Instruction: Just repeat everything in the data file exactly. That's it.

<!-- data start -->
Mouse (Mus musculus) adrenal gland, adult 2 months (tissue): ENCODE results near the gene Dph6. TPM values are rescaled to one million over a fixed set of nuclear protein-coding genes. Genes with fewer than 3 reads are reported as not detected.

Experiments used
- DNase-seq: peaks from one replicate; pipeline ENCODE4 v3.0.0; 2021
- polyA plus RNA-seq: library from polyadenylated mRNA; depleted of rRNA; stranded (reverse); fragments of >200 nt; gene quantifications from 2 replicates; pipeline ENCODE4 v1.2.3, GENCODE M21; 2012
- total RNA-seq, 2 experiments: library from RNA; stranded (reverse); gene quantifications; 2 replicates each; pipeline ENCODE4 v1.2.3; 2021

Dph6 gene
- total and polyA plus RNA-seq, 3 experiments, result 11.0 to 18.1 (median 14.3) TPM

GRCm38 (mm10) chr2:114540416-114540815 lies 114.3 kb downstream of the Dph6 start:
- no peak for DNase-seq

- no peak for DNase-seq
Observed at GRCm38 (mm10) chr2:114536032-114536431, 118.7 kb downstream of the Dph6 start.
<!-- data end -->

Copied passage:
Mouse (Mus musculus) adrenal gland, adult 2 months (tissue): ENCODE results near the gene Dph6. TPM values are rescaled to one million over a fixed set of nuclear protein-coding genes. Genes with fewer than 3 reads are reported as not detected.

Experiments used
- DNase-seq: peaks from one replicate; pipeline ENCODE4 v3.0.0; 2021
- polyA plus RNA-seq: library from polyadenylated mRNA; depleted of rRNA; stranded (reverse); fragments of >200 nt; gene quantifications from 2 replicates; pipeline ENCODE4 v1.2.3, GENCODE M21; 2012
- total RNA-seq, 2 experiments: library from RNA; stranded (reverse); gene quantifications; 2 replicates each; pipeline ENCODE4 v1.2.3; 2021

Dph6 gene
- total and polyA plus RNA-seq, 3 experiments, result 11.0 to 18.1 (median 14.3) TPM

GRCm38 (mm10) chr2:114540416-114540815 lies 114.3 kb downstream of the Dph6 start:
- no peak for DNase-seq

- no peak for DNase-seq
Observed at GRCm38 (mm10) chr2:114536032-114536431, 118.7 kb downstream of the Dph6 start.